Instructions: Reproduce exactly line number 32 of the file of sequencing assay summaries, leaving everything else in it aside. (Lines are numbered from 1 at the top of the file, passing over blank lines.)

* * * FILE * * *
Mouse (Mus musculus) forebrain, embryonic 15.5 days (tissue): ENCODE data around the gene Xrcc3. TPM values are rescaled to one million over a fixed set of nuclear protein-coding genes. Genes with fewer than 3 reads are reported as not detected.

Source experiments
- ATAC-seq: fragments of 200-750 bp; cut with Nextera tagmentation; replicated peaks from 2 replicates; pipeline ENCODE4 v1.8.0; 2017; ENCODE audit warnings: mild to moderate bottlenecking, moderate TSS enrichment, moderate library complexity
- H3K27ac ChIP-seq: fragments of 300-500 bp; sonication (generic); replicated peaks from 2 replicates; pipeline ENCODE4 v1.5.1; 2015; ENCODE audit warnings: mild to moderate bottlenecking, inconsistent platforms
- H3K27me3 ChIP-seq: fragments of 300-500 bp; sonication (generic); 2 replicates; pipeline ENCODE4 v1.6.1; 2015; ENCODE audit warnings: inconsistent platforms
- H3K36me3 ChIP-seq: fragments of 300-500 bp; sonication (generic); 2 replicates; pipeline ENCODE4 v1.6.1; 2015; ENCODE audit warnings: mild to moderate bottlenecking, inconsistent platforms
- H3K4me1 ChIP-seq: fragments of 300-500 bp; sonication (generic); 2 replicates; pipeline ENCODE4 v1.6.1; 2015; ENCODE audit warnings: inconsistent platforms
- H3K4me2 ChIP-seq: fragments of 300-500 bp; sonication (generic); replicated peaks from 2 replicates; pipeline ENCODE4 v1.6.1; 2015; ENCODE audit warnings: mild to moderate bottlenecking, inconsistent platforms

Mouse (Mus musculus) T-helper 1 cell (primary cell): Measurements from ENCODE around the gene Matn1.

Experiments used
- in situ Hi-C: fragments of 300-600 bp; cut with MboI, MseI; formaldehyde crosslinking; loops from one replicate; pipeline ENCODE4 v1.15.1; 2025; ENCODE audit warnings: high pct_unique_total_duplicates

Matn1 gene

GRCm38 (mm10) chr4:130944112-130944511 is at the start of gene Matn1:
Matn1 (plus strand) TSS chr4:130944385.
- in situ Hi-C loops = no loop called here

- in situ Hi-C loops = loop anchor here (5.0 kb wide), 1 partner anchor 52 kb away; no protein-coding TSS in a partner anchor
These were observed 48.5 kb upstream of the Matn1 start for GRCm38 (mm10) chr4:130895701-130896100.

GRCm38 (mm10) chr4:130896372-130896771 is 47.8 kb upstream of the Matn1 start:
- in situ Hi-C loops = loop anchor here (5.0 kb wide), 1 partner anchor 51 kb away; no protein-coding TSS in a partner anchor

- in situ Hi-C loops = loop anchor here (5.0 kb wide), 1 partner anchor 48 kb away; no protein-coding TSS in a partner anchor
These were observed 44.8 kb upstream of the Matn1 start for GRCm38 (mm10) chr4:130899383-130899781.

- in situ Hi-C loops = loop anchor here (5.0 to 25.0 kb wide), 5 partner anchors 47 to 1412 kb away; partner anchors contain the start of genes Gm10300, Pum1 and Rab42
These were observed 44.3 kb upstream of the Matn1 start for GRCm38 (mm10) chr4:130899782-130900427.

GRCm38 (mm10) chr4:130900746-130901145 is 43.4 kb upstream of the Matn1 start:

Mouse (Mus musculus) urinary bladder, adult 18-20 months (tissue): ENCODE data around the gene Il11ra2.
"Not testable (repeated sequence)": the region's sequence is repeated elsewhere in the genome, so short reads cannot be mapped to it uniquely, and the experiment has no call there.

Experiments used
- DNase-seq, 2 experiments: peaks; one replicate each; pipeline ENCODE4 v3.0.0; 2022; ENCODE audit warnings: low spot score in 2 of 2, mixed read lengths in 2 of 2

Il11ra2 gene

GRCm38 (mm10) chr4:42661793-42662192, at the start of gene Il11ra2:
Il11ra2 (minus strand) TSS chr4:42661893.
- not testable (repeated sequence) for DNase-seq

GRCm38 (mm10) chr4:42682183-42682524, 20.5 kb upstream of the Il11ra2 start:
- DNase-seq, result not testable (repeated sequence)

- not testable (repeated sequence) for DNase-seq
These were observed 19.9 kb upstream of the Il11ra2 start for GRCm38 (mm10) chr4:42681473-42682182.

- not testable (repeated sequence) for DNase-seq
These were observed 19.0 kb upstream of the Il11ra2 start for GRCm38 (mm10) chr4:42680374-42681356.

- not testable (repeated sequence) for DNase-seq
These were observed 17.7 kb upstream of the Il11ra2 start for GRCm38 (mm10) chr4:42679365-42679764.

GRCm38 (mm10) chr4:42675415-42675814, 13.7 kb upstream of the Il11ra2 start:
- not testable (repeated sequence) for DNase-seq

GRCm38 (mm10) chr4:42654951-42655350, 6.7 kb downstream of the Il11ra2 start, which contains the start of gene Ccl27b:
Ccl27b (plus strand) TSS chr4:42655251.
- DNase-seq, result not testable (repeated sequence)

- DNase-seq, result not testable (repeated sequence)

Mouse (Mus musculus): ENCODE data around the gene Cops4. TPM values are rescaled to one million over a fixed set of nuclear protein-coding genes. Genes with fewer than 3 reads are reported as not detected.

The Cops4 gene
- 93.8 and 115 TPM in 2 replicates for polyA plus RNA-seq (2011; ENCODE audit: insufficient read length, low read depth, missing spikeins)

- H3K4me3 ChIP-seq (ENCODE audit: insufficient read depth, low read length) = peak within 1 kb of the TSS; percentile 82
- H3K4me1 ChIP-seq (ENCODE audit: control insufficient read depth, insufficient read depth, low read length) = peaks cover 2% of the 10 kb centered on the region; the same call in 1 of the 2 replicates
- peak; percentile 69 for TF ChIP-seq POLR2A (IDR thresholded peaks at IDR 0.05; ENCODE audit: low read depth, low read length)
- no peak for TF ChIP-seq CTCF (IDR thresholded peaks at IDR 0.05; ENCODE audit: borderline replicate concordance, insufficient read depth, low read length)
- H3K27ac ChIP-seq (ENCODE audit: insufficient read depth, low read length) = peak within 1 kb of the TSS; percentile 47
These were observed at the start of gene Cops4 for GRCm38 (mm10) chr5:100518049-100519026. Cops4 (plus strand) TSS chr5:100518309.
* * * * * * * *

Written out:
- not testable (repeated sequence) for DNase-seq